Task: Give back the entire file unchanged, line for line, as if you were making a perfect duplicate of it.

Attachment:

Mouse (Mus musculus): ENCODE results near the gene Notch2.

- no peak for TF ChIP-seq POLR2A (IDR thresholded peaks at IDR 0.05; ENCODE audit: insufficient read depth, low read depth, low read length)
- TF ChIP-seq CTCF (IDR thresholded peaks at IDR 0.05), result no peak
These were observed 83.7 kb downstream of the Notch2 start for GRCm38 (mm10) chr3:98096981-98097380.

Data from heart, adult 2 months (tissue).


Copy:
Mouse (Mus musculus): ENCODE results near the gene Notch2.

- no peak for TF ChIP-seq POLR2A (IDR thresholded peaks at IDR 0.05; ENCODE audit: insufficient read depth, low read depth, low read length)
- TF ChIP-seq CTCF (IDR thresholded peaks at IDR 0.05), result no peak
These were observed 83.7 kb downstream of the Notch2 start for GRCm38 (mm10) chr3:98096981-98097380.

Data from heart, adult 2 months (tissue).